Carolina Carriel - Head of Research and Development

From ultra-processed to ultra natural

Live Green has created a whole line of products this way, from ready-made mixes of pancakes and burgers, to ice creams in a range of flavors. It begs the question; how can this be done without using artificial additives?   

"For us it's crazy to see how many additives are used in the food industry,” Carriel continues, “there are more than 7000 different types. 70% of the products you find in the supermarket have them. We wanted to focus on the properties of plants in order to replace those additives; in the past people used plants to create the same effects. Live Green is not plant-based, we’re plant only, which means we're not just replacing the additives, we’re actually adding nutritional value."

Another benefit of going ‘plant only’ is taking back our taste buds. The rise of industrial additives and preservatives has robbed us of complexity in our food, keeping us coming back for the same flavors again and again, losing our ability to perceive anything outside of the narrow flavor profiles of ultra-processed foods. "30 years ago, the number of molecules our tongue could detect was much higher,” says Carriel, "but since then the industry has homogenized flavors, so our palates have become much less active. It’s really important to us that we work with varied ingredients, so as to reactivate those atrophied taste buds.”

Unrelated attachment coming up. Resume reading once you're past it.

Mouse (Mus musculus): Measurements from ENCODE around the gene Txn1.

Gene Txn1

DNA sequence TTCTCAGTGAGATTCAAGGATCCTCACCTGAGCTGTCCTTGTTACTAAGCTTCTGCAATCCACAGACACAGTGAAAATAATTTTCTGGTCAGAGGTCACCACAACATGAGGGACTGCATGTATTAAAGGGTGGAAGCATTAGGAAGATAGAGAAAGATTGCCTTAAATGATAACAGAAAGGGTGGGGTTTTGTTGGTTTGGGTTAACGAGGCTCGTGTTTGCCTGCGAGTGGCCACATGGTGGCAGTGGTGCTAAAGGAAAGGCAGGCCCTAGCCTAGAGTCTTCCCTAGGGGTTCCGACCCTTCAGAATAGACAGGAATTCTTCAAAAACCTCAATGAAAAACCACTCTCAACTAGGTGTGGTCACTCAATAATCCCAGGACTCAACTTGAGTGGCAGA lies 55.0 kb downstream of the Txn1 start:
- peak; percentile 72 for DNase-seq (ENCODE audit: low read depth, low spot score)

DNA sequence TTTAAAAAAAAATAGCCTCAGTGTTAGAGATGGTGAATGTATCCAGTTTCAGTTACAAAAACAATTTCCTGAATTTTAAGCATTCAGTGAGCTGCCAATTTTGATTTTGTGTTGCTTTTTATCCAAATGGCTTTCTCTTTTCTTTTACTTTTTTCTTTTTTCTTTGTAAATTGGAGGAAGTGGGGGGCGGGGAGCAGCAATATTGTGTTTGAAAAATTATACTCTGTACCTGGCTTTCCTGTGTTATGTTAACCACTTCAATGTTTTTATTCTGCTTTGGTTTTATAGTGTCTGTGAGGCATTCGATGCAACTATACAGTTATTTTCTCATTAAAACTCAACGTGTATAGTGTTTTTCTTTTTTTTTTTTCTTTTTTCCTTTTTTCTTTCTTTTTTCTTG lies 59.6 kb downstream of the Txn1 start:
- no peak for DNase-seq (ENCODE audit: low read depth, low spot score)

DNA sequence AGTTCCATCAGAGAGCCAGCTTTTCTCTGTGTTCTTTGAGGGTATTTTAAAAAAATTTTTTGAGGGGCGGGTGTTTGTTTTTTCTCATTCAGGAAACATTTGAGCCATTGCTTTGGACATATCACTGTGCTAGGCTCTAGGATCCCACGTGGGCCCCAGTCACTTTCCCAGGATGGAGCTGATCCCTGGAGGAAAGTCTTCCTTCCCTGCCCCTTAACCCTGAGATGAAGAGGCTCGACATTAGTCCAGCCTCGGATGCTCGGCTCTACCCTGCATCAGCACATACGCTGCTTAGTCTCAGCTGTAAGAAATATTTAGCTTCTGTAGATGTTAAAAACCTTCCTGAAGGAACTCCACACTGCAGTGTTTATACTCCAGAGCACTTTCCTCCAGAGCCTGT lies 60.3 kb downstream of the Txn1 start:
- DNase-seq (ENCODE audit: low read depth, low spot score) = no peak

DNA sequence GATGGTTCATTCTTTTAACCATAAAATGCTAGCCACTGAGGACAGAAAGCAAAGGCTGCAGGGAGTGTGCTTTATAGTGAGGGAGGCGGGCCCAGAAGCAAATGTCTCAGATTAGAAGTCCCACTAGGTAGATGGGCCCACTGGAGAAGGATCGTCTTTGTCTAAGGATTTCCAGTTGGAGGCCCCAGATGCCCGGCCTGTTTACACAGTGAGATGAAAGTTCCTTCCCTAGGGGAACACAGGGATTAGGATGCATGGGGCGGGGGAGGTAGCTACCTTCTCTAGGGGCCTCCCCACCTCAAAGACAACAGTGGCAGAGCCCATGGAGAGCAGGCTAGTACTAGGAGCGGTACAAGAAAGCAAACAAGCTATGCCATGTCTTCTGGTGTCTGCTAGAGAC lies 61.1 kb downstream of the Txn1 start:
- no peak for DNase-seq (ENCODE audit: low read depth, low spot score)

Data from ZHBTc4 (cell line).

A plant revolution with pulses at the helm

The push for variety is pulse-forward. Many meat/milk alternatives use soybeans to create their protein, but the start up’s products use a mix of peas, chickpeas, lentils, and Lupin beans, all sourced as locally as possible. “For us, all pulses are just as important as one another,” explains Carriel. “We always choose whichever pulse has the right flavor, properties or function for what’s needed.”  

The startup won’t be stopping at burgers and ice cream either; it has much bigger plans. Live Green Co. recently became The Live Green Group, using its technology to create an alliance with different companies within the food industry. These subsidiary companies are bringing further diversity to the product range, including biscuits, energy bars and pulse flours. In June of this year it began a collaboration with Sigma Foods, offering Live Green’s Charaka A.I. as a method for boosting production of plant only-additives across 18 international markets. This move signifies an important distinction between Live Green and other companies; it wants its technology, not just its products, to be the engine of change.

The Live Green Company wants to bring on the ‘Plant Revolution 2.0’, blending ‘ancestral wisdom’ and modern science. With solid fundamentals and a big-brained leader like Charaka, perhaps its revolution could make real, lasting change in the food industry, just when we need it most.